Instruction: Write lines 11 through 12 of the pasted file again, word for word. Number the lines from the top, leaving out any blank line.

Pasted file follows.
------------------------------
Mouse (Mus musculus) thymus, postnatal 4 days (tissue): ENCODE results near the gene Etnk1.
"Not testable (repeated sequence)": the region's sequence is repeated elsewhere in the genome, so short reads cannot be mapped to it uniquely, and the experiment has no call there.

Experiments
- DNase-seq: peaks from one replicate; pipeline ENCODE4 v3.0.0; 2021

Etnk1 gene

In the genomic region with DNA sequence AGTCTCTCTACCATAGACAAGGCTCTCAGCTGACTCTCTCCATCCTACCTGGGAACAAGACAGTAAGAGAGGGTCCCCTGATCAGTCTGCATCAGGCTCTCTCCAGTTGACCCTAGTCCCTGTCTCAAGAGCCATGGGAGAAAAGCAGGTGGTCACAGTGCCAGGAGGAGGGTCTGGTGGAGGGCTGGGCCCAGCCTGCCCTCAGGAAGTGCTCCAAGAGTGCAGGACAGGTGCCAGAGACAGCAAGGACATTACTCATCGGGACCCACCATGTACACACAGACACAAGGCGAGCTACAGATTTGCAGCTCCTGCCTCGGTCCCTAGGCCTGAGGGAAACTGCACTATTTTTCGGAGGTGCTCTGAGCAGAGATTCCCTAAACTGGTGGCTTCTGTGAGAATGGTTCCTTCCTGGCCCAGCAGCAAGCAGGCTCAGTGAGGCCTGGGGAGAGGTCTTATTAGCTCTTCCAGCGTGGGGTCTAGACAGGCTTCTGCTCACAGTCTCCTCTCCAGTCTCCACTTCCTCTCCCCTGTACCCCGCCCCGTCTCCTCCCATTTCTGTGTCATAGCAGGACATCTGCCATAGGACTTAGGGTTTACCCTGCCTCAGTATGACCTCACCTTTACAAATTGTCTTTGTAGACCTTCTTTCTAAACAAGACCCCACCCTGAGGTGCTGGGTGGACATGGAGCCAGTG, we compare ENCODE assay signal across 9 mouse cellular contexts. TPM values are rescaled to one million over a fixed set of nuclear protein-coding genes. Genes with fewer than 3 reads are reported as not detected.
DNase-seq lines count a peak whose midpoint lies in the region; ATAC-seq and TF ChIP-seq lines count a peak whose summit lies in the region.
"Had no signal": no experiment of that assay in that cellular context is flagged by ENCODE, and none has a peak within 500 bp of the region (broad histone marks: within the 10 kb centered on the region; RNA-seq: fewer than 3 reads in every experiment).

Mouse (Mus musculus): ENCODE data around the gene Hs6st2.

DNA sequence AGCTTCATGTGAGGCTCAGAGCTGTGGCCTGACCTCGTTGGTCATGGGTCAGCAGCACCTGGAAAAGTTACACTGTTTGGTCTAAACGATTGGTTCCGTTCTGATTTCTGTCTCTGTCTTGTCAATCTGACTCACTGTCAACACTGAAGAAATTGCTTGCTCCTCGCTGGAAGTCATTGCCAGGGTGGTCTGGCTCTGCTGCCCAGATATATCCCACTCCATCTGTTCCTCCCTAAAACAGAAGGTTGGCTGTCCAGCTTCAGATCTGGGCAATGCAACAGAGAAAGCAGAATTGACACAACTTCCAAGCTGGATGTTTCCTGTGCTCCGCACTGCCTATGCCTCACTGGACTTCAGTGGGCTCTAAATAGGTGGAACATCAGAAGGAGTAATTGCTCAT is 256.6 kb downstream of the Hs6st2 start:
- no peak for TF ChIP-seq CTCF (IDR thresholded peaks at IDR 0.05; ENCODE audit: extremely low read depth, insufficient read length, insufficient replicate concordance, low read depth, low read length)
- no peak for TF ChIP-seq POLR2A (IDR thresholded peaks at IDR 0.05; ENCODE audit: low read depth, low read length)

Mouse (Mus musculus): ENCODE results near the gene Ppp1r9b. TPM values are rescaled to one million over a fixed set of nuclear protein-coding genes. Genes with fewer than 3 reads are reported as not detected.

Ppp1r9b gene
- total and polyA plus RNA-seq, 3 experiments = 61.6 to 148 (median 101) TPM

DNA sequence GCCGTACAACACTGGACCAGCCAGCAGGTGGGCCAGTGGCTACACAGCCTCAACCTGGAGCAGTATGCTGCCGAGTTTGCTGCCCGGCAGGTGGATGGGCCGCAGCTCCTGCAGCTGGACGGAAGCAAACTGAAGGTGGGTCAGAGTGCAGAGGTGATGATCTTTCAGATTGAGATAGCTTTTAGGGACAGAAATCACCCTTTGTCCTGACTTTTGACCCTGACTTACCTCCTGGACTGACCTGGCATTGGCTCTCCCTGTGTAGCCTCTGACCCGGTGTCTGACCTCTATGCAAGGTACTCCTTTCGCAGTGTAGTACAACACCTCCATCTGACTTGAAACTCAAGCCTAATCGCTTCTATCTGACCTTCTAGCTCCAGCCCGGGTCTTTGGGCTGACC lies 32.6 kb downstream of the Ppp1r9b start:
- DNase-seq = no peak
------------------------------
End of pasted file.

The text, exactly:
- no peak for TF ChIP-seq CTCF (IDR thresholded peaks at IDR 0.05; ENCODE audit: extremely low read depth, insufficient read length, insufficient replicate concordance, low read depth, low read length)
- no peak for TF ChIP-seq POLR2A (IDR thresholded peaks at IDR 0.05; ENCODE audit: low read depth, low read length)